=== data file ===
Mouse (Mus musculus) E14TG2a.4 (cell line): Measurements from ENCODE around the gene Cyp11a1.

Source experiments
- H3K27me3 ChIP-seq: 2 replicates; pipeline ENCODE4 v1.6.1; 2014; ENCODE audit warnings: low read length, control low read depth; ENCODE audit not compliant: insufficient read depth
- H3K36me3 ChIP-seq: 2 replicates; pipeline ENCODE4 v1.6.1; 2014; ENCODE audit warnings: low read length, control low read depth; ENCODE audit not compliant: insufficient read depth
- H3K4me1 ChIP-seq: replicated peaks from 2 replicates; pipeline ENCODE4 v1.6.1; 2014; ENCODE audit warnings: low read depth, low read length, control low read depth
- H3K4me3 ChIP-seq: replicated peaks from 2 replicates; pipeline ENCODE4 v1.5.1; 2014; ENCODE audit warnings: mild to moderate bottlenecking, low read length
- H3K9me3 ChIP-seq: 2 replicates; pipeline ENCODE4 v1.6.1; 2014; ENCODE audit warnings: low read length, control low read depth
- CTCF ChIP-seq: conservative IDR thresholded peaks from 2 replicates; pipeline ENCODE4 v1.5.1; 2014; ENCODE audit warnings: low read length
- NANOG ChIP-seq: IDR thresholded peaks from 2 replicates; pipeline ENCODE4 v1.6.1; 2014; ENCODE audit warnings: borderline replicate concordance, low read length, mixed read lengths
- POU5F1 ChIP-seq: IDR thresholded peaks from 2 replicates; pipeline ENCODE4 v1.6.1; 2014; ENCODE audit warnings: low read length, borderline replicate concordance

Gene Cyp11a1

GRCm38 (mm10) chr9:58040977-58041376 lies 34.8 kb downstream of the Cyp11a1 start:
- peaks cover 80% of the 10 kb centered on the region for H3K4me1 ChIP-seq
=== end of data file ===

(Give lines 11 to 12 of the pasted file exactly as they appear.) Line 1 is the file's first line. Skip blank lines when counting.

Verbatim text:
Gene Cyp11a1

GRCm38 (mm10) chr9:58040977-58041376 lies 34.8 kb downstream of the Cyp11a1 start: